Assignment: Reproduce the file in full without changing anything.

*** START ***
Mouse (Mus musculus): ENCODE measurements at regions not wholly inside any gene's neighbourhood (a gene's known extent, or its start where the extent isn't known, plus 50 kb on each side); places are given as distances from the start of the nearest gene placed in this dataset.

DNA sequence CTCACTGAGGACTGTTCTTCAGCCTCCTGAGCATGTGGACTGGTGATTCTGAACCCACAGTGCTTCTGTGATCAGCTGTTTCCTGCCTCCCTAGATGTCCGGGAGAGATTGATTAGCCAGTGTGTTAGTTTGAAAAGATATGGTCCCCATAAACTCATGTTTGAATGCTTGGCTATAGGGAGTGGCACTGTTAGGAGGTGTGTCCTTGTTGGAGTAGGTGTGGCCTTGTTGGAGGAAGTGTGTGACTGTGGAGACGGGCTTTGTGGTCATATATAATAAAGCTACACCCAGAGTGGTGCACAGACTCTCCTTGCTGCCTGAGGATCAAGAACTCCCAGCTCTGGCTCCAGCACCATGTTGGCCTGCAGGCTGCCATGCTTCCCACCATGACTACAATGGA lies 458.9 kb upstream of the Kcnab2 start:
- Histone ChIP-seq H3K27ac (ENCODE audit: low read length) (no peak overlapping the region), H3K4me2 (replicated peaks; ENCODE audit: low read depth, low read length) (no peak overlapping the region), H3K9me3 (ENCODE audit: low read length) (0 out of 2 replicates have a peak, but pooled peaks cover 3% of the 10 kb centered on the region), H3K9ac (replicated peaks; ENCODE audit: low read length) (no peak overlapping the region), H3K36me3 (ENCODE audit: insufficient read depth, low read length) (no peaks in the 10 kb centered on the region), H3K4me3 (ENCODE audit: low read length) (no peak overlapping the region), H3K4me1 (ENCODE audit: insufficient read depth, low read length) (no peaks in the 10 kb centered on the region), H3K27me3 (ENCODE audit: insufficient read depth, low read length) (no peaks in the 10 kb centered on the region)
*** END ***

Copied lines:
Mouse (Mus musculus): ENCODE measurements at regions not wholly inside any gene's neighbourhood (a gene's known extent, or its start where the extent isn't known, plus 50 kb on each side); places are given as distances from the start of the nearest gene placed in this dataset.

DNA sequence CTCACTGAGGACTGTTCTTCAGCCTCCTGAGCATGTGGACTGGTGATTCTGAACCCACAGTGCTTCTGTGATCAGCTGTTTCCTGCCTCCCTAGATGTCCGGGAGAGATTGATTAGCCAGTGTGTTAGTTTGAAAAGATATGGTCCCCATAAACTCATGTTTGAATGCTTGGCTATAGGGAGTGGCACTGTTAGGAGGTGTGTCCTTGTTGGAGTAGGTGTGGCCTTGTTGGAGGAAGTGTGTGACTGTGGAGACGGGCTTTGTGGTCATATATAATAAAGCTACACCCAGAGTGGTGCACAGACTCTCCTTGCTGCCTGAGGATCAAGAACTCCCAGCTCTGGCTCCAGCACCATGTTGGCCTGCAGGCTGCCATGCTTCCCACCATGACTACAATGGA lies 458.9 kb upstream of the Kcnab2 start:
- Histone ChIP-seq H3K27ac (ENCODE audit: low read length) (no peak overlapping the region), H3K4me2 (replicated peaks; ENCODE audit: low read depth, low read length) (no peak overlapping the region), H3K9me3 (ENCODE audit: low read length) (0 out of 2 replicates have a peak, but pooled peaks cover 3% of the 10 kb centered on the region), H3K9ac (replicated peaks; ENCODE audit: low read length) (no peak overlapping the region), H3K36me3 (ENCODE audit: insufficient read depth, low read length) (no peaks in the 10 kb centered on the region), H3K4me3 (ENCODE audit: low read length) (no peak overlapping the region), H3K4me1 (ENCODE audit: insufficient read depth, low read length) (no peaks in the 10 kb centered on the region), H3K27me3 (ENCODE audit: insufficient read depth, low read length) (no peaks in the 10 kb centered on the region)